Diabetes, which is pronounced as dai·uh·bee·teez, is the condition where someone’s blood sugar level is much higher than normal.
It’s important to know that there are 2 types of diabetes:
Symptoms of type 1 diabetes tend to begin abruptly and dramatically. Type 1 diabetes is most often seen in children, adolescents, and young adults. However, type 1 diabetes can develop at any age.

Type 2 diabetes is the most common type. Although it primarily develops in adults, it’s beginning to be seen more frequently in younger people.

In this reading, we’ll introduce you to what causes diabetes in the first place as well as the ways to pre-detect it.

According to the World Health Organization (WHO), diabetes mellitus ranks #6 in top 10 deadliest diseases. Diabetes is a group of chronic diseases that affect the production and use of insulin in one’s body. In other words, it prevents the body from using the energy produced from the food you eat.

As reported by the International Federation of Diabetes (IDF), in 2019, diabetes alone caused 4.2 million deaths worldwide, including adolescents and kids. But it does not end there, the disease has not even spared poor domestic animals, such as cats and dogs.

Which is why, a World Diabetes Day is annually held on 14 November, raising global awareness of the diabetes community along with their loved ones. It also sheds light on the health threats and causes posed by diabetes, and ways of (possible) prevention.

Nevertheless, there are ways to detect diabetes in its early stages. So, if you notice yourself experiencing any of the signs mentioned in this article, it’s probably time to run some tests and do a health check-up, just to be safe.

But before we begin, let me tell you this, symptoms of any disease and their intensity differ from one person to another. And please do not even consider self-diagnosis through the internet or through word of mouth; it is dangerous and highly inadvisable. So, for more accurate information, please visit a specialized doctor.

Signs that appear on your skin

Due to insulin level disorder in the body, skin may react in the form of small raised solid bumps that look like pimples, then these bumps turn into patches of swollen and hard skin. One may also feel their skin getting itchy and painful. However, that skin condition is inconsistent; it gets active, inactive, and then active again.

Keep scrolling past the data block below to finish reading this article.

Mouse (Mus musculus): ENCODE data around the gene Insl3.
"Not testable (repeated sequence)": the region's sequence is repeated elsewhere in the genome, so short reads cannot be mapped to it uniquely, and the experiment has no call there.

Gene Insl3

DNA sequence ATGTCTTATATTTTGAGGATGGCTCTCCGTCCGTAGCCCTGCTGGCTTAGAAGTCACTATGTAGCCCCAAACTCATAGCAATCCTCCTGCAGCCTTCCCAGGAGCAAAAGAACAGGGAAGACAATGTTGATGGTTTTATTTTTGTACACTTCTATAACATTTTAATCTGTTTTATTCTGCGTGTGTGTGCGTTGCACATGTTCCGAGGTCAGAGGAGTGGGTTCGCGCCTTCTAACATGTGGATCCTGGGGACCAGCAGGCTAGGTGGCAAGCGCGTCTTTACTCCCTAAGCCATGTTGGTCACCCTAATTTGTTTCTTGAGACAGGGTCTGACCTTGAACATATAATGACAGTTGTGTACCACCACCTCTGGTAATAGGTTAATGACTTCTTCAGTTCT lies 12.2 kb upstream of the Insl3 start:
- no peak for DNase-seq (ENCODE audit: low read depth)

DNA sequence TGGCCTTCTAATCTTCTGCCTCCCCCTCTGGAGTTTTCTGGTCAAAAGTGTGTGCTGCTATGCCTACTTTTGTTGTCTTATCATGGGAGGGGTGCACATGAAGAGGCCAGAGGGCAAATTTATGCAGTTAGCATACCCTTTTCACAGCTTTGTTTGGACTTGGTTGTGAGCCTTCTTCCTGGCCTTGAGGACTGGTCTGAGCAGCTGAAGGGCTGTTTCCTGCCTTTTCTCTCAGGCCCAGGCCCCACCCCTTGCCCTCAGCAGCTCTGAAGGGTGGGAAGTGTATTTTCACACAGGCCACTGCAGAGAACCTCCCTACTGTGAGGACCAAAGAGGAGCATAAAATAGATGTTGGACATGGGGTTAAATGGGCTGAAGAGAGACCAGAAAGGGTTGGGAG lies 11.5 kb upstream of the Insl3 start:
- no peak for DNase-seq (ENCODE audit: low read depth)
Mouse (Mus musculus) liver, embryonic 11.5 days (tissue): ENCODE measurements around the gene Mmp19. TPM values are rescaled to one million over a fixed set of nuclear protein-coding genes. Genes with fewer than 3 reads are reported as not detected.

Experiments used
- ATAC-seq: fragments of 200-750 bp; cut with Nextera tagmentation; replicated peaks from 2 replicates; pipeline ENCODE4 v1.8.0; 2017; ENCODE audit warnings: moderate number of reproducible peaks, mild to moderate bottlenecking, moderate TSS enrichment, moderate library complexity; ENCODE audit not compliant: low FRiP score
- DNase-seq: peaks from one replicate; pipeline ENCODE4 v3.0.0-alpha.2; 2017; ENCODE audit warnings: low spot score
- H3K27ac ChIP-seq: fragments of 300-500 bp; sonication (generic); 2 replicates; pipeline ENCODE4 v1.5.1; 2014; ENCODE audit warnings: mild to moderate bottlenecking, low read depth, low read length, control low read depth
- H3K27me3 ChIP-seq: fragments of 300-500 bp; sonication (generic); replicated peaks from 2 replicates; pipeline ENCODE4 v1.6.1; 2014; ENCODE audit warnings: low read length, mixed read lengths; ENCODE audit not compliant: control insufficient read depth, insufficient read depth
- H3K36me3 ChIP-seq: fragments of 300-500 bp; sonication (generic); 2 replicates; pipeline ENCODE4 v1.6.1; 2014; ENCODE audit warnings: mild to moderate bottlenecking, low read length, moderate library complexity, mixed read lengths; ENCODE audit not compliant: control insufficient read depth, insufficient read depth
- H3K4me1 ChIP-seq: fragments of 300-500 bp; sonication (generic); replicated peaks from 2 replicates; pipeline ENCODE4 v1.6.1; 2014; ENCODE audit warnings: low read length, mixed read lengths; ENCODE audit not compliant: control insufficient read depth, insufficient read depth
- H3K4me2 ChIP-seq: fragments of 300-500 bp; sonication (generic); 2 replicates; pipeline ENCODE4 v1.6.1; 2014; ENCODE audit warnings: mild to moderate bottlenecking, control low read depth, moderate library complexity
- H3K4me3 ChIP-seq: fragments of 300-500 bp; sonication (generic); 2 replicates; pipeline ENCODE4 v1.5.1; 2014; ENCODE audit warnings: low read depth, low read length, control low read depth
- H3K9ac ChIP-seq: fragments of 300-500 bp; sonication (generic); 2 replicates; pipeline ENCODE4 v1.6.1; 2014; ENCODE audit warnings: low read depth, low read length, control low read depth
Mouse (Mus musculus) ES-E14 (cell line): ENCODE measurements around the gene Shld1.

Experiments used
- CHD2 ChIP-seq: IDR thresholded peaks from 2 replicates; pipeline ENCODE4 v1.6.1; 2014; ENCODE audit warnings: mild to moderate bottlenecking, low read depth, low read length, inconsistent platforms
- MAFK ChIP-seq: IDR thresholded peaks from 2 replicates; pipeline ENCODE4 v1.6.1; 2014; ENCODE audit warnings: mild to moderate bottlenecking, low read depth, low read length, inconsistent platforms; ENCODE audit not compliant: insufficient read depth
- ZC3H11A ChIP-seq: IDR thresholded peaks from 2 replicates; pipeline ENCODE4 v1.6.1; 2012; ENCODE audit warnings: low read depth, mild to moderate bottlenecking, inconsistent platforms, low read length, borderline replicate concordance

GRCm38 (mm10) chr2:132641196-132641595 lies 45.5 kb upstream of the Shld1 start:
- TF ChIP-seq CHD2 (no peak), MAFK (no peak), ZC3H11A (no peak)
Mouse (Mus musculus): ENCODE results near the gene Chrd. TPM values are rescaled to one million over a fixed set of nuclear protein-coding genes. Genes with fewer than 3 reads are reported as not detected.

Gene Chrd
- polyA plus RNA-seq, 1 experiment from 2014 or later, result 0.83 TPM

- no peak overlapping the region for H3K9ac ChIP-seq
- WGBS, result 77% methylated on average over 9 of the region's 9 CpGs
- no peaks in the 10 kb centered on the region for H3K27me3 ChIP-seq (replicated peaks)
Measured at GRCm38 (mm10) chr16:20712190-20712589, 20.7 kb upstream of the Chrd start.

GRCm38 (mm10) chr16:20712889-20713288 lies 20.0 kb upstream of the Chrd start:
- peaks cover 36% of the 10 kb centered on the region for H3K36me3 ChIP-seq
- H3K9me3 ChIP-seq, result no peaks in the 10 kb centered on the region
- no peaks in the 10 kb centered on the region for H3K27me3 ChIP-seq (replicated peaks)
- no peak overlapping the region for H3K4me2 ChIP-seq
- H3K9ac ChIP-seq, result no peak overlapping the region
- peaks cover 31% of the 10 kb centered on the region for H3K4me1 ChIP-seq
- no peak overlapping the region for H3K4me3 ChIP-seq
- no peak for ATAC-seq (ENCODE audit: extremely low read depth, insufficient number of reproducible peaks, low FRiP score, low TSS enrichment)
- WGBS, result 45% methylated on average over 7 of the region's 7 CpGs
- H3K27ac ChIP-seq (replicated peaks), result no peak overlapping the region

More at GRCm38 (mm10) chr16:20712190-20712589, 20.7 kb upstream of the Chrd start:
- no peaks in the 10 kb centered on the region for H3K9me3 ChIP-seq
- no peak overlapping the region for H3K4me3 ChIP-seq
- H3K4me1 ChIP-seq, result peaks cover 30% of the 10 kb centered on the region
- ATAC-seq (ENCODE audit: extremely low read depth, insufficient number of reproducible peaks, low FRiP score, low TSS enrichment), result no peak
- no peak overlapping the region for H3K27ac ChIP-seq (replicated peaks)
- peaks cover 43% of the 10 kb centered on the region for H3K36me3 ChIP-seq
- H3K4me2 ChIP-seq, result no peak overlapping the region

Common Skin Problems Linked to Diabetes | Top 10 Home Remedies

Also, diabetics are prone to skin infections, as a result of low insulin levels in the skin. On getting infected skin, the person will notice hot, swollen skin, and/or an itchy rash, accompanied by tiny blisters or dry scaly skin.

And by the way, skin infections come in many other forms and may take place in any area of the body, including in-between toes and the scalp.

Sores and open wounds

Having high blood sugar levels for prolonged periods of time weakens the blood circulation in one’s body, which will also lead to nerve damage. This makes it hard for the body to heal wounds. These wounds are called diabetic ulcers.

Diabetic eye disease

Diabetic Eye Disease | Wolfe Eye Clinic

Another notable symptom of diabetes is blurry vision. Changing fluid levels in the body can make the eye lens swell up and change in shape, which will cause the inability to focus. By time, high blood sugar levels can lead to a disease that destroys the sharp vision in a vital part of the eye, leading to partial vision loss or blindness.

Please make sure to visit your oculist regularly, if you are diabetic, for early diagnosis of such severe side-effects.


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As most of you might know, feeling constantly thirsty is one of the main symptoms of diabetes. Because the body uses up all the fluids within to make urine, there is less and less water inside. As a result, dry mouth and dehydration occur.

Speaking of which, remember to drink more water!


Diabetes and Fatigue: Everything You Need To Know

Back in the 5th grade, we learned that our body transforms food into glucose for energy use in our cells. However, to take in glucose, the cells require insulin.

Sometimes, though, the body does not produce enough insulin (or not at all!), or the cells reject the insulin the body itself makes. As a result, the person will become hungry, tired, and even more tired. So, without food intake, one will have zero energy, which will cause constant fatigue.

Fluctuation in weight

Does insulin resistance cause weight gain? | Second Nature Guides

In some cases of diabetes, people notice rapid, inexplicable increase in their body weight, even if they are maintaining a healthy diet. This is because the body makes more and more insulin as a response to chronically elevated high blood sugar levels.

However, as insulin regulates glucose levels in the body, it also works to store fats and block their release. So instead of losing weight on a diet, you just keep gaining, due to all the insulin.

To Conclude:

When people hear the phrase “deadliest diseases”, the first thing that pops up to their heads are the fast-acting, incurable ones. In fact, however, many of those diseases are not even the world’s leading 10 causes of death.

So, yes, living with diabetes is a challenge, and controlling this nasty disease is a 24/7 job that someone’s life literally depends on. But it is all about the small steps we take. It is about being easy on ourselves when we lose control. Because hey! It is OK! Nobody is perfect; if you slip up, move back to your healthy habit as soon as you can.

Find support, educate yourself, and ALWAYS remember the big picture.